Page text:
Hats off to Massachusetts for becoming the first state to eliminate the long-sanding, widespread, and outdated practice of requiring physicians to disclose current or prior treatment for mental health issues as well as past drug use as part of state licensure, hospital privileging, and/or insurance plan credentialing. Writing in the December 26 issue of Becker's Review, Molly Gamble reports the comprehensive change was the result of a successful collaboration among and between the Massachusetts Health & Hospital Association, Massachusetts Medical Society, Massachusetts Association of Health Plans and Blue Cross Blue Shield of Massachusetts "to reduce stigma among health professionals" (for having sought or currently receiving treatment).
For those of us who are active in the clinician wellbeing/burnout prevention community, this is a landmark, welcomed development. For far too long, throughout society in general and, ironically, particularly among clinicians, there has been a pervasive, persistent reluctance to seek help or to acknowledge having received mental health treatment due in part to the unfortunate stigma associated with behavioral health issues as well as the not unrealistic fear that disclosing one's mental health history could adversely affect one's chances of professional advancement or even employment. Now with roughly 70% of all clinicians reporting burnout and a stunning number of nurses and physicians indicating they are strongly considering (or even actively planning) to leave the field, existing staffing shortages are likely to become even more severe unless the various barriers, real as well as perceived, to seeking help (or for having sought help) are removed.
Dr. Lorna Breen - Heroes Foundation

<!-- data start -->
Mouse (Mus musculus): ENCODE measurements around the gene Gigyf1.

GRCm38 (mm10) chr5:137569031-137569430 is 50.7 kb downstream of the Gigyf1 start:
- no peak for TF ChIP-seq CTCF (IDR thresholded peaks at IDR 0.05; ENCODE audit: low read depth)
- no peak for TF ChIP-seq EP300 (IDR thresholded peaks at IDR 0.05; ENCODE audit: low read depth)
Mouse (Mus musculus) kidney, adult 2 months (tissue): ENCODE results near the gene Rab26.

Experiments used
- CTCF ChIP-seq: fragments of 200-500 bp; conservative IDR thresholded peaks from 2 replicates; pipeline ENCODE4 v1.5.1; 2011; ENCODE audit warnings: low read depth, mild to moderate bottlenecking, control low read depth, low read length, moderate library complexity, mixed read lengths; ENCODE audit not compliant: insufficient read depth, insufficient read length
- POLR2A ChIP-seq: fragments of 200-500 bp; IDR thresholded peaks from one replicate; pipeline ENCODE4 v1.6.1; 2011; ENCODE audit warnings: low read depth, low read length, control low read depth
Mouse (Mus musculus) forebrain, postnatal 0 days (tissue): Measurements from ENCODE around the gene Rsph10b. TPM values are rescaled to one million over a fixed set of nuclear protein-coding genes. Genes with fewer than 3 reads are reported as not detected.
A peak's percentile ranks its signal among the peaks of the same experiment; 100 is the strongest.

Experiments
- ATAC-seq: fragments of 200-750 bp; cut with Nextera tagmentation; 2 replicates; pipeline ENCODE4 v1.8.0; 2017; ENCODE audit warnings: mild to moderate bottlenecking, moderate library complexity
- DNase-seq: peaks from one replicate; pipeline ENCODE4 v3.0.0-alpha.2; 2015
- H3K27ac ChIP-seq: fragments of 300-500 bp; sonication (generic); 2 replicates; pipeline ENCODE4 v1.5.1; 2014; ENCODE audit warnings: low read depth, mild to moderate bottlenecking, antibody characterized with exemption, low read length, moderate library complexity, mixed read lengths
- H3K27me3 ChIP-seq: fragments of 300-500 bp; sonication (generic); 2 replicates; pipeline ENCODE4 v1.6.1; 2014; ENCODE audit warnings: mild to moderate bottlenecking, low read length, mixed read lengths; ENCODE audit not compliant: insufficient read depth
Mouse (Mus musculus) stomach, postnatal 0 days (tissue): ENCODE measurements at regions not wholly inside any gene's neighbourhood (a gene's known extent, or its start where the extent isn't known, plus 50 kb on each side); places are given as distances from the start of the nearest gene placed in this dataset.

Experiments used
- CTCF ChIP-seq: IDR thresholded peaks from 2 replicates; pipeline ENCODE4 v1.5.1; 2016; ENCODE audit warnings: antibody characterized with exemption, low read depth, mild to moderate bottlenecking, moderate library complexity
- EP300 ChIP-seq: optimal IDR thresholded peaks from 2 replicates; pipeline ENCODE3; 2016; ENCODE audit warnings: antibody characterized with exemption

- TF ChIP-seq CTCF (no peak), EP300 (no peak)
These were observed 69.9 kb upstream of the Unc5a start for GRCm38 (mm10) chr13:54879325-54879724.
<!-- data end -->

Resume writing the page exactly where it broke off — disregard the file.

For those interested in learning more about how to create the case for and conditions to replicate the Massachusetts model, an excellent resource is the Dr, Lorna Breen Heroes Foundation co-founded by Jennifer Breen Feist, JD and Corey Feist, JD, MBA, respectively, the late Dr. Breen's sister and brother-in-law. A talented and compassionate physician, Dr. Breen was the director of emergency medicine at Allen Hospital, part of the New York Presbyterian Health System in Manhattan. Dr. Breen died by suicide at the height of the pandemic -- during the terrible period when hospitals were overflowing with COVID patients, treatments were limited or still evolving, supplies of PPE for caregivers were inadequate, and no vaccines were yet available. Beyond trying to cope with these difficult conditions, Dr. Breen, like many clinicians, was reluctant to seek professional help for fear that it would adversely affect her career.
Roughly half of the states have adjusted physician licensure applications to remove this category of questions, but Massachusetts is now the gold standard for removing the entire line of inquiry at hospitals and health plans alike. While Massachusetts' actions warrant our collective support and appreciation, it should be considered just the first step toward eliminating mental health queries for ALL clinicians: -- nurses, advanced practice providers, pharmacists, and therapists of all stripes -- in all states.
Removing this and other barriers to seeking mental health care is a key step but it is just one of several changes that are required of healthcare leaders to fundamentally alter the conditions in the hospital or medical group practice workplace that give rise to burnout.
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